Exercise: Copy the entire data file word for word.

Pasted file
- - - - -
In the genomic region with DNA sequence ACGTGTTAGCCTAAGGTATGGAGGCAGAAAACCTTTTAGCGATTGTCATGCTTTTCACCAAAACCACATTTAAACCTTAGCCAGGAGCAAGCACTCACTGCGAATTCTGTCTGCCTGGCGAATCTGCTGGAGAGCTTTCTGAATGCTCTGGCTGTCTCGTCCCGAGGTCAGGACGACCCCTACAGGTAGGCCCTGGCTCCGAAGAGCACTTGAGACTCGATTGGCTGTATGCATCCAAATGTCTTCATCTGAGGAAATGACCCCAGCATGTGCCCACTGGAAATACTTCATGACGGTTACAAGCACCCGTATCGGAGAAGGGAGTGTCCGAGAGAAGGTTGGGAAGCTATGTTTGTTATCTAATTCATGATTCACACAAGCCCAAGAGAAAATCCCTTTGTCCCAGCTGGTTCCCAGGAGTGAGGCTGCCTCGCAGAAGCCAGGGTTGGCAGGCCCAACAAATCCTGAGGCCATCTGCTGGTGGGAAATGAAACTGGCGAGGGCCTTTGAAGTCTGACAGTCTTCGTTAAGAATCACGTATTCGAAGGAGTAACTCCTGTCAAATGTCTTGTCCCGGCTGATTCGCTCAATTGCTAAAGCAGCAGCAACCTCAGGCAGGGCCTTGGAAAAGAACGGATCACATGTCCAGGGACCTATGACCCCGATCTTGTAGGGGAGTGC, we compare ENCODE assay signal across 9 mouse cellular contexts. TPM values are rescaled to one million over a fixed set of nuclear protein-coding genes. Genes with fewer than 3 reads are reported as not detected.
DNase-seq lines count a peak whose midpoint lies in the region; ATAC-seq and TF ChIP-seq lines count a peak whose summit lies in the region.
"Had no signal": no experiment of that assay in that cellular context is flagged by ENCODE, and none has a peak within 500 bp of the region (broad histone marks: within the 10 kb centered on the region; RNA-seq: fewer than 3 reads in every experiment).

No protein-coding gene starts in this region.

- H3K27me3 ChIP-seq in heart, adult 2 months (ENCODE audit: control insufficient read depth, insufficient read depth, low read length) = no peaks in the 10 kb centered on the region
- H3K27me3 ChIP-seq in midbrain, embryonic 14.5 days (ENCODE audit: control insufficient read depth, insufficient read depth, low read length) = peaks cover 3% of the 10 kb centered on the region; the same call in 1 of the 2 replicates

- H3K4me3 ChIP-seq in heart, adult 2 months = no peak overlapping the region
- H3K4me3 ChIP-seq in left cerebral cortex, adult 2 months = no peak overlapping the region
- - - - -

In the genomic region with DNA sequence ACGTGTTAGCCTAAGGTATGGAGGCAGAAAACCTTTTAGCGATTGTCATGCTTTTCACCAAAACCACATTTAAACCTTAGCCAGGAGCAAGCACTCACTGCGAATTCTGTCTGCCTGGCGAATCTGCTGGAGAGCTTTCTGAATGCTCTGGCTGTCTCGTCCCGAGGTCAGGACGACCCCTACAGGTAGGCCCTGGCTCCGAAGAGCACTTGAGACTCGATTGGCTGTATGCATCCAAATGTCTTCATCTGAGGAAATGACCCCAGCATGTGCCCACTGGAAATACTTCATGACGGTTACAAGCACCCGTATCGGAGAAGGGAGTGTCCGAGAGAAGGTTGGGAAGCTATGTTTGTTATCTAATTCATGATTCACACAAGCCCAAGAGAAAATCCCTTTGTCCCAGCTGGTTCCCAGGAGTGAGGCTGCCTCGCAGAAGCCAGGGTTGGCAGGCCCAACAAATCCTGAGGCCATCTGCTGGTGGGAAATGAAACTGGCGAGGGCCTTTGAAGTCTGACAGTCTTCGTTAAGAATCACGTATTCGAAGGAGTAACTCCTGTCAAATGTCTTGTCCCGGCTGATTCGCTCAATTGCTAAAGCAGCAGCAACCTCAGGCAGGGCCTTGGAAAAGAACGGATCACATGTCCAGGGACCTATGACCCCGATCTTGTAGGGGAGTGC, we compare ENCODE assay signal across 9 mouse cellular contexts. TPM values are rescaled to one million over a fixed set of nuclear protein-coding genes. Genes with fewer than 3 reads are reported as not detected.
DNase-seq lines count a peak whose midpoint lies in the region; ATAC-seq and TF ChIP-seq lines count a peak whose summit lies in the region.
"Had no signal": no experiment of that assay in that cellular context is flagged by ENCODE, and none has a peak within 500 bp of the region (broad histone marks: within the 10 kb centered on the region; RNA-seq: fewer than 3 reads in every experiment).

No protein-coding gene starts in this region.

- H3K27me3 ChIP-seq in heart, adult 2 months (ENCODE audit: control insufficient read depth, insufficient read depth, low read length) = no peaks in the 10 kb centered on the region
- H3K27me3 ChIP-seq in midbrain, embryonic 14.5 days (ENCODE audit: control insufficient read depth, insufficient read depth, low read length) = peaks cover 3% of the 10 kb centered on the region; the same call in 1 of the 2 replicates

- H3K4me3 ChIP-seq in heart, adult 2 months = no peak overlapping the region
- H3K4me3 ChIP-seq in left cerebral cortex, adult 2 months = no peak overlapping the region